“In Rajbala, (2016) 2 SCC 445 at Paragraphs 53 to 65 and Binoy Viswam, (2017) 7 SCC 59 at Paragraphs 80 to 82, McDowell was read as being an absolute bar to the use of ‘arbitrariness’ as a tool to strike down legislation under Article 14. McDowell is per incuriam, not having noticed several Judgments of Benches of Equal or Higher Strength, its reasoning even otherwise being flawed. The Judgments, following McDowell are, therefore, no longer good law.”

The following is how the 2 Judges of the Supreme Court interpreted the 3 Judge McDowell:

That the Arbitrariness Doctrine contained in Article 14 would apply to negate legislation, subordinate legislation and executive action is clear from a celebrated passage in the case of Ajay Hasia, (1981) 1 SCC 722.  In this view of the law, a 3 Judge Bench of this Court in K.R. Lakshmanan (Dr.), (1996) 2 SCC 226, struck down a 1986 Tamil Nadu Act on the ground that it was arbitrary and, therefore, violative of Article 14.  McDowell failed to notice at least two binding precedents, first, the Judgment of a Constitution Bench in Ajay Hasia and second, the Judgment of a coordinate 3 Judge Bench in K.R. Lakshmanan. Also, Sunil Batra, (1978) 4 SCC 494 which held arbitrariness as a ground for striking down a legislative provision, is not at all referred to in the 3 Judge Bench decision in Mcdowell.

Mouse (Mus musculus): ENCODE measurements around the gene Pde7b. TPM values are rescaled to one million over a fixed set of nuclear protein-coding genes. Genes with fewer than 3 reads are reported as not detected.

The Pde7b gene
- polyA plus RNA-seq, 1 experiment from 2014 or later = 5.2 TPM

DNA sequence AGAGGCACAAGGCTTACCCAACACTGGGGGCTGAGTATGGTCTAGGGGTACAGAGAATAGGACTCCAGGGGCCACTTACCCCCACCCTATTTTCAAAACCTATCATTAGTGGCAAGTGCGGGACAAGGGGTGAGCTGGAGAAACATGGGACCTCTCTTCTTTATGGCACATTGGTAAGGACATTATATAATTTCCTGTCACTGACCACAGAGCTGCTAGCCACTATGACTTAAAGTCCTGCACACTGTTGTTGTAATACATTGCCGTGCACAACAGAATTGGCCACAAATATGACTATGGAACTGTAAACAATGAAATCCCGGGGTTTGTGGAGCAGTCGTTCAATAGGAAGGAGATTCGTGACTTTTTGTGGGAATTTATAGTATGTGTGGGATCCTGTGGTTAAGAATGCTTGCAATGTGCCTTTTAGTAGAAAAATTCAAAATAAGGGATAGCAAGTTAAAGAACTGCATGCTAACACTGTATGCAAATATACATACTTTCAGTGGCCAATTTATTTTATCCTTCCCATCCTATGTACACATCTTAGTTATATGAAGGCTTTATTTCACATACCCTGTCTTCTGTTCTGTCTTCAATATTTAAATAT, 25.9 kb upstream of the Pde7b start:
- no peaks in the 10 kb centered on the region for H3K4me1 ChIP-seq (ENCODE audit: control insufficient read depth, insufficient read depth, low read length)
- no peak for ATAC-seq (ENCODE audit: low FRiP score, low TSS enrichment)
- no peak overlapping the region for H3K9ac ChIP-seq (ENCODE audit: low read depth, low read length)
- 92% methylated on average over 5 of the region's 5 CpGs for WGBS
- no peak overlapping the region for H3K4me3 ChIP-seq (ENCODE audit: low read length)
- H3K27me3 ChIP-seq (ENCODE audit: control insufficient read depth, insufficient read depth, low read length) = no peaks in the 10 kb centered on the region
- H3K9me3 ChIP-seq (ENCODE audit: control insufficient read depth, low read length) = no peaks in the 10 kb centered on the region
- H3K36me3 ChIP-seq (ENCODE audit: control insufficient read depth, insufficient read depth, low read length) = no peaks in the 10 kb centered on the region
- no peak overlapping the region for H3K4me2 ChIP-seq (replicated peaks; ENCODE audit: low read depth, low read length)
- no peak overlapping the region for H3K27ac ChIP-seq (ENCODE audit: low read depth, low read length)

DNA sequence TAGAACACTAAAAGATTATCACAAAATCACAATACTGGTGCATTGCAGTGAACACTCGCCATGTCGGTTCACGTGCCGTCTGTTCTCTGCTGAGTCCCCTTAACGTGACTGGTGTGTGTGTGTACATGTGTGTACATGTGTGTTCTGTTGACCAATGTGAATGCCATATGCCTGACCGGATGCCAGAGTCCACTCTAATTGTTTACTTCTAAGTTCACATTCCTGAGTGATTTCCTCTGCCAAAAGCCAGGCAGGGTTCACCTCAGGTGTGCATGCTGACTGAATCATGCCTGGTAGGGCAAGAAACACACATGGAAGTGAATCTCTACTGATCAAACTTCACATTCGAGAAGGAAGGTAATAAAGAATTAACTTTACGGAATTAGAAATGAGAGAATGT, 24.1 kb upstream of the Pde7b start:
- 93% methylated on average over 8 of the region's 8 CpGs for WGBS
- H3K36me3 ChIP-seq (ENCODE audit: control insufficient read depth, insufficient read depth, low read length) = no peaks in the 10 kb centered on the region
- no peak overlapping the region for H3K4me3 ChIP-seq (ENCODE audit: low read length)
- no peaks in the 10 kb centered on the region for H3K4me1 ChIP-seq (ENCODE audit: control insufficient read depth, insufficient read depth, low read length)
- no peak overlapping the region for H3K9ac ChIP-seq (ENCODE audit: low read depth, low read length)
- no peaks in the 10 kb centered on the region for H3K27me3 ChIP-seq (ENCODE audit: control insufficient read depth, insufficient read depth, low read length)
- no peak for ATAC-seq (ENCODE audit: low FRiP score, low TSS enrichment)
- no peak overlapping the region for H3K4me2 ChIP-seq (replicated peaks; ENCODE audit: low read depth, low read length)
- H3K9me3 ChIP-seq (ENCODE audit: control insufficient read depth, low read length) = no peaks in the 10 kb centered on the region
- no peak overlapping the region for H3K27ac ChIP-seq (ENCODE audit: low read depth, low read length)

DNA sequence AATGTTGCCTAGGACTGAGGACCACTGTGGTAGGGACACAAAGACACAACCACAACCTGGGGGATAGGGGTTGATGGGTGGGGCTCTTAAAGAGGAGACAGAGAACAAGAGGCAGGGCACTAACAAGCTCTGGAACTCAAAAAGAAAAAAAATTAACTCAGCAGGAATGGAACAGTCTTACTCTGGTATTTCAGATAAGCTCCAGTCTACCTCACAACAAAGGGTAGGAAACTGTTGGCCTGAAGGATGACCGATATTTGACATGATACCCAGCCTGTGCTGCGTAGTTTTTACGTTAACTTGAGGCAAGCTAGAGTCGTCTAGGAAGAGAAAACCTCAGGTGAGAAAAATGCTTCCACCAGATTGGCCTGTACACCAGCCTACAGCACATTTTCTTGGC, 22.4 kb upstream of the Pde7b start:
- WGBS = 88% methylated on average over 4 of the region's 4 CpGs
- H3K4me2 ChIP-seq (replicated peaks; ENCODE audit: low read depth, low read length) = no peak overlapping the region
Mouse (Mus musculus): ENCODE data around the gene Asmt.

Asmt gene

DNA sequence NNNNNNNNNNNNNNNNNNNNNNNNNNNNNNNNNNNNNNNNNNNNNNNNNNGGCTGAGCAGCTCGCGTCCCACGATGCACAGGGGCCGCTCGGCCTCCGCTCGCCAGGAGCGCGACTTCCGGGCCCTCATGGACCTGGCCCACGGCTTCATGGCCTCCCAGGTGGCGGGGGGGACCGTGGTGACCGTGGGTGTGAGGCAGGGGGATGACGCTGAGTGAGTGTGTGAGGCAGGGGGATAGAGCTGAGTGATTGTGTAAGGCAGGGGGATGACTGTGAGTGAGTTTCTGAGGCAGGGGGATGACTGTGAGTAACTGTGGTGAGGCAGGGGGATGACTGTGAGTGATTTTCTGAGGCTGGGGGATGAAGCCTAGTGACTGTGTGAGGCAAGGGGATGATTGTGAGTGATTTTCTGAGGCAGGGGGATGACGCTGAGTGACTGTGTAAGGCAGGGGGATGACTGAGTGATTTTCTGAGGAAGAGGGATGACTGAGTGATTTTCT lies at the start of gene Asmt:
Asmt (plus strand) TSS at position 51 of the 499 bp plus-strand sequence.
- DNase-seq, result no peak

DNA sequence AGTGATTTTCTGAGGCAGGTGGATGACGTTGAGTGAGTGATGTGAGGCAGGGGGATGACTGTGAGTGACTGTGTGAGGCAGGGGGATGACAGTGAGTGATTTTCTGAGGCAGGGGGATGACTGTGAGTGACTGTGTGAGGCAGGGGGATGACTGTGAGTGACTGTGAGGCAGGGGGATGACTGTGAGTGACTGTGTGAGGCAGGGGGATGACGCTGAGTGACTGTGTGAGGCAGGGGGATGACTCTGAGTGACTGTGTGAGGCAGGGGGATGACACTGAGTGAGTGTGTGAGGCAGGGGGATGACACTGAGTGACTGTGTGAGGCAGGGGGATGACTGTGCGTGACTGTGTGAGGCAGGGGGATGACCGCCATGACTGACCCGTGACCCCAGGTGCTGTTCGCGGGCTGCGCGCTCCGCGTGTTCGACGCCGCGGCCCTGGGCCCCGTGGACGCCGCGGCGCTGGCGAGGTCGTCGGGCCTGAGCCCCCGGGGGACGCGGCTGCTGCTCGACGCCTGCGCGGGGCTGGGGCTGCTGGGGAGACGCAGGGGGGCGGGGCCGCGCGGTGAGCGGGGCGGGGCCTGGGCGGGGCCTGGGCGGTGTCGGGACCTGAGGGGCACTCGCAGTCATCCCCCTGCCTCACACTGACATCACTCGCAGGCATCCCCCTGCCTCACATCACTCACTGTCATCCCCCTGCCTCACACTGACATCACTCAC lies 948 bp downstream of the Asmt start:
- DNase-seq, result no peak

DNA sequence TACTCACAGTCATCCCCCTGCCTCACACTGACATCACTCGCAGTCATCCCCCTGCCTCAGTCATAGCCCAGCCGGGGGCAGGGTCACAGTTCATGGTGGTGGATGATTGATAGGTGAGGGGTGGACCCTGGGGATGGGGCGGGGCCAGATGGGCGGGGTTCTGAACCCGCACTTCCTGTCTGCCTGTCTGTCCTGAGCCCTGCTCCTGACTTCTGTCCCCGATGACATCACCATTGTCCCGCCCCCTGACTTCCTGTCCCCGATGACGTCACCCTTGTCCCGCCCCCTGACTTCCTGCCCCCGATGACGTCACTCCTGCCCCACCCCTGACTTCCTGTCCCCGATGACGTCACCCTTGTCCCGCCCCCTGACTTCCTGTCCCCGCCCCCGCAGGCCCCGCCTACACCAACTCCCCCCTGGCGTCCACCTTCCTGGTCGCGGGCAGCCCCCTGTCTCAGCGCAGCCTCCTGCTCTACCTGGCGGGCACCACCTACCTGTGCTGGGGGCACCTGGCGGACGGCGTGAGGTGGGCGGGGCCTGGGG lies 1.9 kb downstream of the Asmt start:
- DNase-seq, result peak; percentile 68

The 3 Judge Bench has not noticed Maneka Gandhi, (1978) 1 SCC 248 cited in Mohd. Arif, (2014) 9 SCC 737 to show that the wheel has turned full circle and Substantive Due Process is part of Article 21 as it is to be read with Articles 14 and 19.

Even after McDowell, this Court has in fact negated statutory law on the ground of it being arbitrary and therefore violative of Article 14 of the Constitution [See, Malpe, (1998) 2 SCC 1; Mardia Chemicals, (2004) 4 SCC 311].

In Natural Resources Allocation, (2012) 10 SCC 1, this Court went into the Arbitrariness Doctrine in some detail. It referred to Royappa (1974) 4 SCC 3; Maneka Gandhi and Ajay Hasia and went on to comment, referring to McDowell that no arbitrary use should be made of the Arbitrariness Doctrine. On a reading of this Judgment, it is clear that this Court did not read McDowell as being an authority for the proposition that legislation can never be struck down as being arbitrary.